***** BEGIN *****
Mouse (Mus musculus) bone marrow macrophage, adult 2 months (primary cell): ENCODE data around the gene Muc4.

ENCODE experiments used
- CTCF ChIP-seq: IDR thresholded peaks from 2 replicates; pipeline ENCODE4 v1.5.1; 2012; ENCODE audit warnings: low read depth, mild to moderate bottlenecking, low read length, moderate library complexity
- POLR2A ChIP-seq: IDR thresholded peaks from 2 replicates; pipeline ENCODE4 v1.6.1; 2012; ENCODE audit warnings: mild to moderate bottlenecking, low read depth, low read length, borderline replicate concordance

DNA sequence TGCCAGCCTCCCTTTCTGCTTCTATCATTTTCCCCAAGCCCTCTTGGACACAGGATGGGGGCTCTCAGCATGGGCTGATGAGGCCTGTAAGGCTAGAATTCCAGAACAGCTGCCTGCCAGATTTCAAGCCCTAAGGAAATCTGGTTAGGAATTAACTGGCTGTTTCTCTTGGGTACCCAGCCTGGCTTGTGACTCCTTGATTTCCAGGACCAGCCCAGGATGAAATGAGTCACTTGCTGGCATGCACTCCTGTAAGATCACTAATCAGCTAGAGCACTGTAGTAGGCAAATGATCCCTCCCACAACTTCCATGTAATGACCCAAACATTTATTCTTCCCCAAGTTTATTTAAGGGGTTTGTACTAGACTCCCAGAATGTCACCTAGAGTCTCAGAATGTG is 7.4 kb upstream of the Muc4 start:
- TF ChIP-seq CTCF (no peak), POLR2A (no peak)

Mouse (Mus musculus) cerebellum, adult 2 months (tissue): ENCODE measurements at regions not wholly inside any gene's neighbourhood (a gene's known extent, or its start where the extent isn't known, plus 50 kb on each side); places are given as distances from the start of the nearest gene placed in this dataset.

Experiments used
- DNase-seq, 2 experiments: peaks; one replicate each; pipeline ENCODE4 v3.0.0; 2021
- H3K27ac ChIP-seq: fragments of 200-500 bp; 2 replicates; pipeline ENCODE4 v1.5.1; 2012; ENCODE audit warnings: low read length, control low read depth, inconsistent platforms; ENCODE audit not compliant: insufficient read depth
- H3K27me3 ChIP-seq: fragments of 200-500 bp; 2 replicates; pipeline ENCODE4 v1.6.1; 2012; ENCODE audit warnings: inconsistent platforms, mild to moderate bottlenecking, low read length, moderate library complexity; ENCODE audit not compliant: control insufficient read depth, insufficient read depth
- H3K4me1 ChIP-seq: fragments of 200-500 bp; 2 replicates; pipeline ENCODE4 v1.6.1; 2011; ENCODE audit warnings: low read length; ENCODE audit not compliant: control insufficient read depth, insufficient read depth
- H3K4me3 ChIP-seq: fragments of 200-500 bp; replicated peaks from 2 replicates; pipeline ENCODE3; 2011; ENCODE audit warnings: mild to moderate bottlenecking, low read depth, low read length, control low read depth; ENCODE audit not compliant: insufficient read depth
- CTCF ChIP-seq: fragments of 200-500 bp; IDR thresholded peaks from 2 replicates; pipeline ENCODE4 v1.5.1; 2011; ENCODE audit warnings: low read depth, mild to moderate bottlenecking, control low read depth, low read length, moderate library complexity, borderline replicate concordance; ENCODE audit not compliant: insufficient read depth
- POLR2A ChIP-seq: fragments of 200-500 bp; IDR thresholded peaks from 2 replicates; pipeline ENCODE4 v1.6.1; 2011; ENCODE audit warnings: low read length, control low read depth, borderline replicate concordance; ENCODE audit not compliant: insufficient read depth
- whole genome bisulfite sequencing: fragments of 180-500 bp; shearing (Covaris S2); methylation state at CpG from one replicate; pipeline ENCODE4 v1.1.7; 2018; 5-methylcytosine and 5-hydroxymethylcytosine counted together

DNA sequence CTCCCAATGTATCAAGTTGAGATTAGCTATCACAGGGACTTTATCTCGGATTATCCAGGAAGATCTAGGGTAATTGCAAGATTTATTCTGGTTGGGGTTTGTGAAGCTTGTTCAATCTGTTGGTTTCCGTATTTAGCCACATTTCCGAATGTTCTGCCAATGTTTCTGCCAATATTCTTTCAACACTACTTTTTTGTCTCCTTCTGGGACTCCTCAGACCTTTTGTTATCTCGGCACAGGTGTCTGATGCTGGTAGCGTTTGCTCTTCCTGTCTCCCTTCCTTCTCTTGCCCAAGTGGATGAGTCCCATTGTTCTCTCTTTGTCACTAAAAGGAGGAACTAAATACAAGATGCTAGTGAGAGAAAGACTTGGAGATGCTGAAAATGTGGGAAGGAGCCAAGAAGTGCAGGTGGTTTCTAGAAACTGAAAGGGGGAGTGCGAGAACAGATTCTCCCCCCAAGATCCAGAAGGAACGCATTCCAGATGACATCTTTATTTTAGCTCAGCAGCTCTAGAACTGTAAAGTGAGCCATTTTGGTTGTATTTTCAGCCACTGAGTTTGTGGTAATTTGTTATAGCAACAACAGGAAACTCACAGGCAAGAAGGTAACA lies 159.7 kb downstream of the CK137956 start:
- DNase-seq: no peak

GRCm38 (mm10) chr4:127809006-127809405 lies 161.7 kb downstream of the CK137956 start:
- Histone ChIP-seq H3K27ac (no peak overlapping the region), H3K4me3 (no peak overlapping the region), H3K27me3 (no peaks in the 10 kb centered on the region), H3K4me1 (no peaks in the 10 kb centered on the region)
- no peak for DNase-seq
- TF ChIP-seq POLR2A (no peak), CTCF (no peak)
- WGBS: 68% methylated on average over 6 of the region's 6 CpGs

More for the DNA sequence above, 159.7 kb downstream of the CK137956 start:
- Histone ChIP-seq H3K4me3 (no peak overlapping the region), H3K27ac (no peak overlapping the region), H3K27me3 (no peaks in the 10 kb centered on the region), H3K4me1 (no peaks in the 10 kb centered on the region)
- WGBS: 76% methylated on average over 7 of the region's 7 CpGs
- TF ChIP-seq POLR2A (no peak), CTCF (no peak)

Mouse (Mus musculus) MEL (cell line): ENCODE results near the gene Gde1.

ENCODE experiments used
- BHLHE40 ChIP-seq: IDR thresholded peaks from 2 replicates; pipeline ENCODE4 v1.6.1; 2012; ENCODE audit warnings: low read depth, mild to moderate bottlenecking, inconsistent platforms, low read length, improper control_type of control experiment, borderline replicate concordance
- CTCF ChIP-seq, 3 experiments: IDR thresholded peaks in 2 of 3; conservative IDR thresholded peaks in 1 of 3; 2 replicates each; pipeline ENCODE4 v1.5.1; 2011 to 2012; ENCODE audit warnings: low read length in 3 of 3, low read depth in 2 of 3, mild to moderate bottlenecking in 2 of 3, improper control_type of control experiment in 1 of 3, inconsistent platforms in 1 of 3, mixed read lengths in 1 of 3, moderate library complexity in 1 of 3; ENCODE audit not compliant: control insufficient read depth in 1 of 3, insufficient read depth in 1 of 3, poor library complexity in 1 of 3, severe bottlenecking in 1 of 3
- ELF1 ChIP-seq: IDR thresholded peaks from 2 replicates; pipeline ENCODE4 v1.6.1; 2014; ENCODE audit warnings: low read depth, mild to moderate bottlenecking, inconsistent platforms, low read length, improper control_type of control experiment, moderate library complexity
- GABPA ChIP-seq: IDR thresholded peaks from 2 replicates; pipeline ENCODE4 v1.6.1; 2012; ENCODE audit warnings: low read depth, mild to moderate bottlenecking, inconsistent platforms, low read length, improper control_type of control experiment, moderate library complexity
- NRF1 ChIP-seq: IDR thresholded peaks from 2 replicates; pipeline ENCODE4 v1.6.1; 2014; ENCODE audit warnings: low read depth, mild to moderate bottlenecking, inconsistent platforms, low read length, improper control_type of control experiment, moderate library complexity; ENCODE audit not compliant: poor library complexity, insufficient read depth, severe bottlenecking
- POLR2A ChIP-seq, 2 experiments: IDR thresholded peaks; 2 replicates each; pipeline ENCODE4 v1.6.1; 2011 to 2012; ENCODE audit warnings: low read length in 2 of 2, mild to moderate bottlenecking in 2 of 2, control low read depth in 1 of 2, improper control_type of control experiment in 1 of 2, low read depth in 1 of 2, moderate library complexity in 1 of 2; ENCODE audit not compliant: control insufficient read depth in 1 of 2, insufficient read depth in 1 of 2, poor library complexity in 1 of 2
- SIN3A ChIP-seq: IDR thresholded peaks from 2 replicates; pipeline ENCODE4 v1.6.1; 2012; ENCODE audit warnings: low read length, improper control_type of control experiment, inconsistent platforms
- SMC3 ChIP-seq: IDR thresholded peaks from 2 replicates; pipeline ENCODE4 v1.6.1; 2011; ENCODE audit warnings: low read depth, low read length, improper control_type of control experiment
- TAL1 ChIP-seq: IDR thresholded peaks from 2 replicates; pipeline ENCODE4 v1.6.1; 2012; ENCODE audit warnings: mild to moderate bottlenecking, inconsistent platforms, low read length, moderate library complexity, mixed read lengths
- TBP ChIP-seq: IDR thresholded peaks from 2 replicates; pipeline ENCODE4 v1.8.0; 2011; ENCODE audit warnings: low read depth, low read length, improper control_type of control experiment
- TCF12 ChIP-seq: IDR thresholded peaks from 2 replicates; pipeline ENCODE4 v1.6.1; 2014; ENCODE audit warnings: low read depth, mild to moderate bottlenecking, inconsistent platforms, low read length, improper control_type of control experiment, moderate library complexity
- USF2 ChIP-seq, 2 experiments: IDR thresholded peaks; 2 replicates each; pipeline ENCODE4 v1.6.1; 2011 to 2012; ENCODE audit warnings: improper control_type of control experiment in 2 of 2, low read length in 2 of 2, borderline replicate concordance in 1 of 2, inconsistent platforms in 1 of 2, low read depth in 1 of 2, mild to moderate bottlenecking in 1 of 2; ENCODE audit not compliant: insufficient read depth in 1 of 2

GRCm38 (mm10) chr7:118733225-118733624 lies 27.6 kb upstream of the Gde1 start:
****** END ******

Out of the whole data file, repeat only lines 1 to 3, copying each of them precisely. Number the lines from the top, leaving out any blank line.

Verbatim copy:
Mouse (Mus musculus) bone marrow macrophage, adult 2 months (primary cell): ENCODE data around the gene Muc4.

ENCODE experiments used
- CTCF ChIP-seq: IDR thresholded peaks from 2 replicates; pipeline ENCODE4 v1.5.1; 2012; ENCODE audit warnings: low read depth, mild to moderate bottlenecking, low read length, moderate library complexity